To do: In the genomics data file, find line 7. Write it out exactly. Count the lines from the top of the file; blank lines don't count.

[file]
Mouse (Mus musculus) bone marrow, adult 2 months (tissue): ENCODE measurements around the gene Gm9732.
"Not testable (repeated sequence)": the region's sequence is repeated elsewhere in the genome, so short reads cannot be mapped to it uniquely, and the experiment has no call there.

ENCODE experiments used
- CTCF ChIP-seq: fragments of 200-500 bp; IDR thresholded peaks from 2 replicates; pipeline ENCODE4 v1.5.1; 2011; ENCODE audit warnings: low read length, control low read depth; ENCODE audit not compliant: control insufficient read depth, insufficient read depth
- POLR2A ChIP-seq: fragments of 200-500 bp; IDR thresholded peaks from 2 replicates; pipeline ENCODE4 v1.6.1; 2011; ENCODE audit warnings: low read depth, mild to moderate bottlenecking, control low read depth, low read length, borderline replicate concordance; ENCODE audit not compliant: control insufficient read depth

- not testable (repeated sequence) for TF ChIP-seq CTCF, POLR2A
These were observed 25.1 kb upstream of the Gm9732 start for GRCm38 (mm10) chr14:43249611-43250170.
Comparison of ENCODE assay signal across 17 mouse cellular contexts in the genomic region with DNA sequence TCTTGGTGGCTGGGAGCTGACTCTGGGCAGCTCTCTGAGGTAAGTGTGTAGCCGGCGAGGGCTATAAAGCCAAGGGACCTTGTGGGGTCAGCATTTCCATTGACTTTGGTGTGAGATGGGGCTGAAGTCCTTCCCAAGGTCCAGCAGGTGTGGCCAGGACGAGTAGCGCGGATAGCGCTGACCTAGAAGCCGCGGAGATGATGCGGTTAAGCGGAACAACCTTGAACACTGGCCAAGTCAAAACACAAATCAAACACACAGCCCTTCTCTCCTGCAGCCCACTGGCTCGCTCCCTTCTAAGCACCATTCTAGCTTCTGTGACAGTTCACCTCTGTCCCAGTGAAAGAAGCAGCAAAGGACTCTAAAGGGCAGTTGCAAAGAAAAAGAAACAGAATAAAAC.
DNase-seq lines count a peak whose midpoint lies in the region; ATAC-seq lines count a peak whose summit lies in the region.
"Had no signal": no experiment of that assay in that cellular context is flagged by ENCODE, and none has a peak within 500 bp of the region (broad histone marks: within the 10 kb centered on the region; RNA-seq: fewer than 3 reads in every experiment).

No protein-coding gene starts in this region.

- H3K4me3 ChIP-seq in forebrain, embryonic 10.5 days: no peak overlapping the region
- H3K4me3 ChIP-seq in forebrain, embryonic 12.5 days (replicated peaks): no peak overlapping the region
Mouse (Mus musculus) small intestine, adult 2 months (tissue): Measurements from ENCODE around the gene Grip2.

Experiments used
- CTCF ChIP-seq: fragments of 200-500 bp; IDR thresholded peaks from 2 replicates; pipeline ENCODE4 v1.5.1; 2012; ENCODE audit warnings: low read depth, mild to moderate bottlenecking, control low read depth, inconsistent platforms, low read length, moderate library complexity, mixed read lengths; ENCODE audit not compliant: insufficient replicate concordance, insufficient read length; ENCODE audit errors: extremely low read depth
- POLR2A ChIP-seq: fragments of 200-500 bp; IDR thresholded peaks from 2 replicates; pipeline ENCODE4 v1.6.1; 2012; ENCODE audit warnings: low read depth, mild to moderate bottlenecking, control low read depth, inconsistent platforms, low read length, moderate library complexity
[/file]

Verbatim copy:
These were observed 25.1 kb upstream of the Gm9732 start for GRCm38 (mm10) chr14:43249611-43250170.